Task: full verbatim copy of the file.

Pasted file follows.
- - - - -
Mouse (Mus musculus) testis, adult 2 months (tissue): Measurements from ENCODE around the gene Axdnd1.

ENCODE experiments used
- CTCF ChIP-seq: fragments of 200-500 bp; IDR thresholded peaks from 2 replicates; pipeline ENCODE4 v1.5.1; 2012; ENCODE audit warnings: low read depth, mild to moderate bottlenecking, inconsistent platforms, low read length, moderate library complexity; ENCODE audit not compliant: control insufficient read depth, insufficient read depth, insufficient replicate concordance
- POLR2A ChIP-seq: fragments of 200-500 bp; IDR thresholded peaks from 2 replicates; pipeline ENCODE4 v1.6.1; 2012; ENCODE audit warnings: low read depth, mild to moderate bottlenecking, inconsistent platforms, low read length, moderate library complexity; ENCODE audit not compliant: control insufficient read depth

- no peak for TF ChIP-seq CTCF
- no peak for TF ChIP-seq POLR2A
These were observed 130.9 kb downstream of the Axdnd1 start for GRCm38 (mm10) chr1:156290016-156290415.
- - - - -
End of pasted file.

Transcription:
Mouse (Mus musculus) testis, adult 2 months (tissue): Measurements from ENCODE around the gene Axdnd1.

ENCODE experiments used
- CTCF ChIP-seq: fragments of 200-500 bp; IDR thresholded peaks from 2 replicates; pipeline ENCODE4 v1.5.1; 2012; ENCODE audit warnings: low read depth, mild to moderate bottlenecking, inconsistent platforms, low read length, moderate library complexity; ENCODE audit not compliant: control insufficient read depth, insufficient read depth, insufficient replicate concordance
- POLR2A ChIP-seq: fragments of 200-500 bp; IDR thresholded peaks from 2 replicates; pipeline ENCODE4 v1.6.1; 2012; ENCODE audit warnings: low read depth, mild to moderate bottlenecking, inconsistent platforms, low read length, moderate library complexity; ENCODE audit not compliant: control insufficient read depth

- no peak for TF ChIP-seq CTCF
- no peak for TF ChIP-seq POLR2A
These were observed 130.9 kb downstream of the Axdnd1 start for GRCm38 (mm10) chr1:156290016-156290415.